Secondly, we will need to develop comprehensive life cycle analysis and the economics of the same. Achieving carbon neutrality means that one ton of hydrogen must be produced for not more than one ton of CO₂-emissions in the overall process including all CO2 emissions in the value chain from cradle to grave. Although this level has not yet been reached, a ratio of hydrogen production to CO₂ emissions must be determined to set allowable and standard values for green hydrogen on a global scale. In the current situation, where CO₂ emissions remain high, there is also the possibility of capturing CO₂ and storing it underground or forming it to a solid-state product. An energy transformation roadmap will be created with allowable and actual values beyond the color-coding like green, blue or red hydrogen. LCA (Life Cycle Assessment) will need to be developed for the entire hydrogen value chain, from the energy production to real-world application in the up-taker sectors.

The next and very important step would be to seek investors, at both private and national levels, and green technology is also welcomed by investors. Investors will need to be convinced that trillions of dollars will be needed to build the entire value chain that will transform fossil carbon into sustainable, green technology. National-level investments, such as contributions and incentives to actual hydrogen industries and infrastructures like pipeline constructions, will need to be mandated.

However, the most important aspect will be global alliances. In the past, various stakeholders such as Governments, large corporations, and small and medium-sized enterprises (SMEs) companies and research organizations developed and competed with their own proprietary technologies and used fossil resources from underground such as oil, gas and coal in the energy and transportation sectors. However, going forward, above-ground energy sources, such as wind-, solar- and hydropower, will be used for free energy harvesting. G20’s common platform brings everyone together to work toward a framework that will support this major energy transformation.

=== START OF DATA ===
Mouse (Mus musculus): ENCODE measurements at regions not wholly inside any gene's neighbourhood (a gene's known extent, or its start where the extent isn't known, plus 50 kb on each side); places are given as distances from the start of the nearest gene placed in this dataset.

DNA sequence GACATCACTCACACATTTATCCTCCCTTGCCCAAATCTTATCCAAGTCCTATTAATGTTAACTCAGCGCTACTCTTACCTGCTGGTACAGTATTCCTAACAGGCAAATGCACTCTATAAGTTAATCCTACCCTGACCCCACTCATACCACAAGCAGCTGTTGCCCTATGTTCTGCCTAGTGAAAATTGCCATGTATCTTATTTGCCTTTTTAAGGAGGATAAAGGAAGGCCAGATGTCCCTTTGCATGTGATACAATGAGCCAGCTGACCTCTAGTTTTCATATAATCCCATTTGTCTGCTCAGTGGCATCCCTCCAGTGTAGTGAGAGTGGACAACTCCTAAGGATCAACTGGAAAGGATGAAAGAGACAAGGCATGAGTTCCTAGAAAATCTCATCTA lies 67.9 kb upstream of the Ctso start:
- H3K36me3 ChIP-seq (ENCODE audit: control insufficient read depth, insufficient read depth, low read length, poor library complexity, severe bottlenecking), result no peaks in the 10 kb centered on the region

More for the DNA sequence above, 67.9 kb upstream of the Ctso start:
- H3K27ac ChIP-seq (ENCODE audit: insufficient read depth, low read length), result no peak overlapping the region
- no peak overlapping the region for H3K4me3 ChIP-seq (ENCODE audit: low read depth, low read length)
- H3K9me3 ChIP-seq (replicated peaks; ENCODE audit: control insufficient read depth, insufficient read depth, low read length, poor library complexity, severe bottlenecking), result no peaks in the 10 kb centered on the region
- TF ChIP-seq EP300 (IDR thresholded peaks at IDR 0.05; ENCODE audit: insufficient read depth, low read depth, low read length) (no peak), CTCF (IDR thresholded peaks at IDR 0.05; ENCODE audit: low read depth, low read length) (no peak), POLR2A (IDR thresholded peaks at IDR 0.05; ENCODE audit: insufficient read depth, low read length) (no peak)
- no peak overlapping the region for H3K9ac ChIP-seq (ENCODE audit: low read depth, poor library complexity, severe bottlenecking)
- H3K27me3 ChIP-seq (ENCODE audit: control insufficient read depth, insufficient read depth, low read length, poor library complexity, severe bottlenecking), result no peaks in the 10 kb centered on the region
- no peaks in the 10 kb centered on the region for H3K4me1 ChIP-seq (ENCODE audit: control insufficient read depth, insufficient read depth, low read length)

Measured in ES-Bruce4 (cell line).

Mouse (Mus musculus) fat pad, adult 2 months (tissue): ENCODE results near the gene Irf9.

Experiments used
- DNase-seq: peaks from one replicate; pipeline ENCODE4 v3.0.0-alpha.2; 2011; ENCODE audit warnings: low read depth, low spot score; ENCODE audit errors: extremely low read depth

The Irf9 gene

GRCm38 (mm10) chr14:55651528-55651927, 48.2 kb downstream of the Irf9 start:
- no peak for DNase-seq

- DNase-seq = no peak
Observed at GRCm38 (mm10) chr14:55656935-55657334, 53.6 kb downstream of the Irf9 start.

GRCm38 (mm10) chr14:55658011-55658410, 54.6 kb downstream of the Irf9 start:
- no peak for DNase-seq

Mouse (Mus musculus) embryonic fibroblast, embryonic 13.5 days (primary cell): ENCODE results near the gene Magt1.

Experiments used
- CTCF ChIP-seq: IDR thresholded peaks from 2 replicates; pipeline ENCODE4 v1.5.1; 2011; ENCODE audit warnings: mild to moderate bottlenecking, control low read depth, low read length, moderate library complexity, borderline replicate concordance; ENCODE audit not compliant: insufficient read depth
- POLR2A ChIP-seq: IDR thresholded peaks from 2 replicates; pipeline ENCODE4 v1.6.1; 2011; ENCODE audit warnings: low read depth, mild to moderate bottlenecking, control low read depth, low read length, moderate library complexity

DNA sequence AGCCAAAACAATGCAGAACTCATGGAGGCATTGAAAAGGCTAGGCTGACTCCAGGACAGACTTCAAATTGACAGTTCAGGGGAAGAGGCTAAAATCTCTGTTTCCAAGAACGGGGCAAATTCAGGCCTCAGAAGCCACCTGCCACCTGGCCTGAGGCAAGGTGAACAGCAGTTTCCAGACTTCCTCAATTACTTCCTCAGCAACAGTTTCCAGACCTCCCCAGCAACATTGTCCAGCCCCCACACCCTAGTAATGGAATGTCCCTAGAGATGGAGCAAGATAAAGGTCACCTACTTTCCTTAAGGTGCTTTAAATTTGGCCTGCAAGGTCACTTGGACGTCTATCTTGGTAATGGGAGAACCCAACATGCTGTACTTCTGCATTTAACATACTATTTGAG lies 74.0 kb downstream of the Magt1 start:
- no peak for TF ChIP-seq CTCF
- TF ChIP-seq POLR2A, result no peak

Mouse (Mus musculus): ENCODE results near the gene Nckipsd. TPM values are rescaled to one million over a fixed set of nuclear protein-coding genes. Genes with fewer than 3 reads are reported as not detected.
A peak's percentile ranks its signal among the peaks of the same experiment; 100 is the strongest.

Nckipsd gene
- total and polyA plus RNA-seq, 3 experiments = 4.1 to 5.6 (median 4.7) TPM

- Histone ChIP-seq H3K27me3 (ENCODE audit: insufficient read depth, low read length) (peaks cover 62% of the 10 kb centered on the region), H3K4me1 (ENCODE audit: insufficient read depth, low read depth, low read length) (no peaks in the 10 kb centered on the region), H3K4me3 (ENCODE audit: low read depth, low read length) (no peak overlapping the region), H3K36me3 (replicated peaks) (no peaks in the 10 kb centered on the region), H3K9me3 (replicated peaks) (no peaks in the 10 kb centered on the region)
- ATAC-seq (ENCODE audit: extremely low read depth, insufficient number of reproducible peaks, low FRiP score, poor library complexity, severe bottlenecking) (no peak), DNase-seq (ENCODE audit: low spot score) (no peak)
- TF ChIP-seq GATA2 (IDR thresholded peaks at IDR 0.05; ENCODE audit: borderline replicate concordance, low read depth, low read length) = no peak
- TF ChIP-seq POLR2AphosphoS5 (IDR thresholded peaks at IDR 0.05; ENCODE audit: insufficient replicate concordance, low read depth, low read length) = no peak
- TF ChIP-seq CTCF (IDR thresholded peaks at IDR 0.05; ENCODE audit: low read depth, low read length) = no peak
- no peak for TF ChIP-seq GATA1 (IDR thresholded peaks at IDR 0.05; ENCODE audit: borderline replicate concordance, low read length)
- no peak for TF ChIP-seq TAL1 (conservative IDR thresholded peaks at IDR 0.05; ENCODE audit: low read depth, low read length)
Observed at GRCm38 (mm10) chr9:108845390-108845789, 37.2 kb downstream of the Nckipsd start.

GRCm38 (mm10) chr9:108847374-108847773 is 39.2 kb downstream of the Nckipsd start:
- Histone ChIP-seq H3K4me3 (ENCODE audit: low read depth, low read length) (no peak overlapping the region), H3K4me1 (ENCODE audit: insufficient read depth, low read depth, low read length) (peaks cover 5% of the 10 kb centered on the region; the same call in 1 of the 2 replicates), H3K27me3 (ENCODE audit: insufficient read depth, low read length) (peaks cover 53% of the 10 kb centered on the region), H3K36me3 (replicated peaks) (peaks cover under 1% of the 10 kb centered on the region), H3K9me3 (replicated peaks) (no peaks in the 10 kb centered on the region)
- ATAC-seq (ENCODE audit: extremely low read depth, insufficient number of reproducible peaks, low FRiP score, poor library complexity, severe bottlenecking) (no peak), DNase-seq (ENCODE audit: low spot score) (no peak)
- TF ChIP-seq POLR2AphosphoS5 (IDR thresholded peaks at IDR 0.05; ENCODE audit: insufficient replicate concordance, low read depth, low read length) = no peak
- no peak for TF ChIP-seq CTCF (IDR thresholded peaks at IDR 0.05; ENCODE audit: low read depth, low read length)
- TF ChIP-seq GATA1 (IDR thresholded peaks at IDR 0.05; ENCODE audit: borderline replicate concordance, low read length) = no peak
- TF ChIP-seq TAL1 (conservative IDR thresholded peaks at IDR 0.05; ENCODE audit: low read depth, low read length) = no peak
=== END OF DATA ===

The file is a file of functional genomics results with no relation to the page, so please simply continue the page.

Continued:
Collaboration will become achievable by getting to know other countries with high ambitions for climate neutrality by means of hydrogen, such as Australia, India Japan Saudi Arabia, the United States, Canada, and South Africa. For example, South Africa is a major source of precious metals like platinum and ruthenium that are being used in electrochemical, thermo-chemical, and catalytic processes. Meanwhile, money flows are notably active in the Middle East, including Saudi Arabia, the UAE, Oman, and Iraq, but also in countries like Chile or in Europe.

There are of course challenges that one needs to overcome. Such as the efficiency of green hydrogen because it takes a lot of energy to produce hydrogen and a lot of energy is lost again when it is converted back into electricity. Also, the fact that it will take even longer than just supplying the current electricity sector with green electricity. Safety of Hydrogen and its transportation is another area of challenge as well as research. For example, Germany has been able to achieve 50 percent green electricity in the power grid. But given the very few days of sunlight in Germany, storage will be a major area of intervention. And here safety and storage will be critical for Hydrogen. Price volatility will remain the focus of all interventions. For example, a megawatt hour of natural gas was $20 at the beginning of 2021, which then reached $340, and hit back to $100. The second is that hydrogen produced from steam reforming, i.e., one ton of hydrogen produced from natural gas, emits ten to twelve tons of CO2 into the atmosphere. If the price of CO2, which is currently around 40 dollars, then rises to 50 or 100 dollars, it will no longer be possible to do this because it is far too expensive to emit ten tons of CO2 if you want to have one ton of hydrogen. When we reach that point, we’ll have what’s called fossil parity, that is, the parity of greens versus fossil technologies. In the case of electrolysis, efficiency is already over 70% and a significant reduction in the cost of electrolysers will be achieved because of economies of scale. Additionally, renewable energies will also continue to become cheaper.